The Messed Up History Of Lysol

In February 2020, when the worldwide coronavirus pandemic was still looming, people took to the internet with pictures of Lysol bottles that declared their ability to kill the human coronavirus. They were shocked and wondered if Lysol predicted the future. Sadly, the answer Lifehacker gave was rather more prosaic: coronavirus is simply a category of virus which includes SARS, MERS, and now covid-19.

Still, just over a century after the beginning of the 1918 influenza pandemic, Lysol is once more leading the household protection against a pandemic. In a piece for The Guardian, Matthew Curlewis quotes a letter from his great-aunt who was a nurse during the 1918 flu's outbreak in Australia to her mother: "Matron asked me was I coming home on my 24 hours' leave and said she thought there would be no risk if I had a Lysol bath, wore a mask all the time, and clean clothes, and kept six feet away because." While Curlewis' purpose wasn't to highlight a Lysol cameo, it crops up as a general tool for disinfectant.

In a similar vein, Lysol promotes this history on its own website under the History of the Flu subsection. Starting with the Spanish Flu — which should be the Kansas Flu — and continuing through to the Swine Flu, the page ends as one would imagine: "Find out how you can avoid the flu this seasons [sic] with Lysol®." However, Lysol's usage extended far beyond cleansing kitchen counters during the plague into more unusual purposes.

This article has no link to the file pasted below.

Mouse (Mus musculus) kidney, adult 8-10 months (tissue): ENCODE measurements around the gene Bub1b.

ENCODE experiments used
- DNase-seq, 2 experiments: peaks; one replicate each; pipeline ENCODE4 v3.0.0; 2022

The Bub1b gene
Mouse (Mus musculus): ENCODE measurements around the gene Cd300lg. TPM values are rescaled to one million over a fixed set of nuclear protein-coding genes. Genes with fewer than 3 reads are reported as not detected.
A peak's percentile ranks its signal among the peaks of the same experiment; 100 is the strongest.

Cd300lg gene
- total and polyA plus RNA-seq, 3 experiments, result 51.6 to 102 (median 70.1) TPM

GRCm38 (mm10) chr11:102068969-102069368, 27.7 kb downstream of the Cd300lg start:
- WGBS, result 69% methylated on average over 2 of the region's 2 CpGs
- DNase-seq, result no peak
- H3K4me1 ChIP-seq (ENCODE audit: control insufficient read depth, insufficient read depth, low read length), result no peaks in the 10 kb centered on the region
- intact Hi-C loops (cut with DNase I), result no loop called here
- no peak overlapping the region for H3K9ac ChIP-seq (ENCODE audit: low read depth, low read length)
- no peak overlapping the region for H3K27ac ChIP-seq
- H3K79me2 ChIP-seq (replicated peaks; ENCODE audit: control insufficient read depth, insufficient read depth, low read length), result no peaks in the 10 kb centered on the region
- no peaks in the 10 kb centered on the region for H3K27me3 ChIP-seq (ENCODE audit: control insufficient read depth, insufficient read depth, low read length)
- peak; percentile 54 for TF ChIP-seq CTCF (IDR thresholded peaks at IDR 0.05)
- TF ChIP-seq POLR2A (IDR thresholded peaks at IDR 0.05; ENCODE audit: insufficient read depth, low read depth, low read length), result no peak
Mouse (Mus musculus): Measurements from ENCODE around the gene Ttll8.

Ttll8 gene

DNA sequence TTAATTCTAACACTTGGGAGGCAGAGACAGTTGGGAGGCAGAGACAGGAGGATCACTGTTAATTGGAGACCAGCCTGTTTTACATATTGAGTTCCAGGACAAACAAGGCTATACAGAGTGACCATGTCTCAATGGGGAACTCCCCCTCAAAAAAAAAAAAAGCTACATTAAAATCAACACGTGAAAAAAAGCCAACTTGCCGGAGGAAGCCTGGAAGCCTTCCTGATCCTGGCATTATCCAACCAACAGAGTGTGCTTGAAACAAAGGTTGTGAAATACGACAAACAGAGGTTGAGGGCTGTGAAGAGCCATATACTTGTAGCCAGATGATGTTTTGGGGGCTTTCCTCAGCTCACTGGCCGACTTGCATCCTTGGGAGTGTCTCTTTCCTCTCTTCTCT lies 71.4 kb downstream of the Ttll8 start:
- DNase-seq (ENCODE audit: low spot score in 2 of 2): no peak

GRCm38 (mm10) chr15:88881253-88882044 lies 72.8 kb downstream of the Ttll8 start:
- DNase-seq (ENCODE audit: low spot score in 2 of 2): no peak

Douse yourself with a Lysol douche

"During the years following her marriage, she has protected her zest for living, her health and youthfulness and 'stayed young with him' by the correct practice of feminine hygiene." That sentence comes from a piece of paid content by Lysol under the headline "Still 'the girl he married'" in which Lysol tried to impress upon the presumably female reader the importance of using the proper brand, namely Lysol. In short, Lysol promoted itself as a douche.

However, as The Society Pages pointed out, the consumers of Lysol weren't attempting to impart their genitals with a chemically tinged scent of lemon. Rather, "feminine hygiene" was a euphemism for contraceptives. Apparently, this wasn't as bad as it sounds, but worse: "[Lysol's] recipe was significantly more dangerous than the one used today. Hundreds of people died from exposure to Lysol, including women who were using it to kill sperm. It was also, to add insult to injury, wholly ineffective as a contraceptive." 

Furthermore, as an article in The Atlantic on the arguments against abortion includes as a side detail, Lysol was used as an instrument for abortion that killed one of the four women who used it. Yes, people do weird things with relatively new technology, but actively selling mixtures that purposefully scald women on the insides and occasionally kill them is a bit much. Fortunately, it seems people and Lysol realized this in the 1960s and have since stopped.